A gap in the German federal budget is projected to widen by billions of euros in 2018 despite years of historic surpluses, the deputy finance minister, Jens Spahn, told Handelsblatt.
“The current gap is growing by the billions due to recent compromises made by the coalition government which have led to increased spending and lower revenue,” he said.
The government faces a future budget gap despite a surplus of €6.2 billion in 2016. Mr. Spahn and Finance Minister Wolfgang Schäuble want to use the unexpected 2016 surplus to pay down public debt.
“When we finally start servicing our debt we will create leeway for ourselves in difficult economic times,” Mr. Spahn said.
The center-left Social Democrats, however, want to use the surplus to make investments in infrastructure, particularly the expansion of broadband Internet access. Economists have also called for increased spending on infrastructure.
“Net investment has been negative for years, which means the state is letting infrastructure decay,” said Peter Bofinger, a member of the German Council of Economic Experts that advises the government.
The shortfall was outlined in calculations that were presented to cabinet members on Feb. 1 by Werner Gatzer, a high-ranking finance ministry official. They were part of a 20-page presentation that has been made available to Handelsblatt.
The reason Germany no longer seems to be flush with cash has to do with excess burdens carried over from last summer's financial planning. Some of these additional costs stem from Germany's handling of the refugee crisis, but some are also for domestic security measures and humanitarian aid. Planned tax relief will also leave Mr. Schäuble with less money to patch the budget gap for the coming year.
The finance minister does have some reserves he can fall back on. He has put aside €5.4 billion since 2015 to pay for the costs of housing, feeding and integrating so many refugees. That money is still waiting to be spent.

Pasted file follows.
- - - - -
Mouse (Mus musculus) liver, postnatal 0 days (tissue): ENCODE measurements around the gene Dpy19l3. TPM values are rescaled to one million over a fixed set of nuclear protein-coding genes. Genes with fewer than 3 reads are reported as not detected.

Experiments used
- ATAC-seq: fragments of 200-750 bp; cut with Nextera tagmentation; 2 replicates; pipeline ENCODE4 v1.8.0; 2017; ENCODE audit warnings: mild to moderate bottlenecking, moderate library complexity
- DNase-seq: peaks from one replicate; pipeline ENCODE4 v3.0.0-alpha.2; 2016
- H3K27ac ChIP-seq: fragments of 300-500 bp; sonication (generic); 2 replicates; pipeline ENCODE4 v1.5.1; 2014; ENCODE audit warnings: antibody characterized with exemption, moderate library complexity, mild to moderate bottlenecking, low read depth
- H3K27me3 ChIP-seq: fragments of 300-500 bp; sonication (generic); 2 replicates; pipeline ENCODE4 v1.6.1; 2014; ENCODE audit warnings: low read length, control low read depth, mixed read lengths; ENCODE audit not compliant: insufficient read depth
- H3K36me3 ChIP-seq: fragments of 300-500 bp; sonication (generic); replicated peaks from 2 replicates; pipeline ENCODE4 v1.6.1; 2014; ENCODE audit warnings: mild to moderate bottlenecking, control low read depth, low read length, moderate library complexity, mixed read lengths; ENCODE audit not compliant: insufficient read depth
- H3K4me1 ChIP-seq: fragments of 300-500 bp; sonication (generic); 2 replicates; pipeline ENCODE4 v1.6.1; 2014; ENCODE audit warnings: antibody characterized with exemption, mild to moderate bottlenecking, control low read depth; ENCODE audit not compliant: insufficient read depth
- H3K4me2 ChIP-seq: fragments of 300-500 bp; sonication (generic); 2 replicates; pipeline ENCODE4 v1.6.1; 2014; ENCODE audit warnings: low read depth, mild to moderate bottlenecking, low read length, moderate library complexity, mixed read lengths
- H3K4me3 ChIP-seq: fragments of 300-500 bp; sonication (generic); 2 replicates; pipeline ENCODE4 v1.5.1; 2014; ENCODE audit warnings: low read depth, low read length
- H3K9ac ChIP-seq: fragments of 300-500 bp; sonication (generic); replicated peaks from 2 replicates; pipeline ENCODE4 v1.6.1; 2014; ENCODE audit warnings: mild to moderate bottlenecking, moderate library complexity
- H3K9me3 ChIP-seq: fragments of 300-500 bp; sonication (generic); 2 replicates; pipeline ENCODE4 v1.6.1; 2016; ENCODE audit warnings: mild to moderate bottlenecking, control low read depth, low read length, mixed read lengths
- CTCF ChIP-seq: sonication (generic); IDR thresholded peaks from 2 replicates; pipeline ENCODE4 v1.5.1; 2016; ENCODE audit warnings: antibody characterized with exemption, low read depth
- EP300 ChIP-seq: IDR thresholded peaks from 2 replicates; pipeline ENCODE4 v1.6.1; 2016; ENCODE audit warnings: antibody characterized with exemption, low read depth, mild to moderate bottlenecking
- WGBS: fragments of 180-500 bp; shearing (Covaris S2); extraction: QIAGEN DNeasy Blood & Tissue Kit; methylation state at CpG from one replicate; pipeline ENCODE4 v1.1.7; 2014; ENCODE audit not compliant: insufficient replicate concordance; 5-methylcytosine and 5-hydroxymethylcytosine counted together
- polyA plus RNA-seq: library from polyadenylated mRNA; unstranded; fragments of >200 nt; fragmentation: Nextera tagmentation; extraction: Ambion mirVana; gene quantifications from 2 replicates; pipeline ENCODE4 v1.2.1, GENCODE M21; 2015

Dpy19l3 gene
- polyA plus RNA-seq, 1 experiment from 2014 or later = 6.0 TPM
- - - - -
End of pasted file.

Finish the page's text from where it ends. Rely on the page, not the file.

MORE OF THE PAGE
Mr. Schäuble does not want to saddle Germany with an election budget full of campaign promises that will have to paid for by the next administration.
So there are funds bring down the budget shortfall, and Mr. Schäuble intends to do so before signing off on the draft budget for 2018 on March 15. He just doesn't plan to go all the way.
According to ministry documents, Mr. Schäuble intends to bring down the shortfall from €8.3 billion to €4.9 billion and let the next administration take care of the rest.
A paragraph in the report reads: "The financing of new political measures will be the task of the new government and therefore will not be a part of budgetary planning until after the election."
Mr. Schäuble does not want to saddle Germany with an election budget full of campaign promises that will have to paid for by the next administration. Instead he wants to avoid is German officials making promises that he then somehow has to figure out how to pay for.
And the finance minister has every reason to believe that if it weren't for him, spending would go through the roof. Ministries have been submitting their spending proposals to the finance ministry - and the lists are long.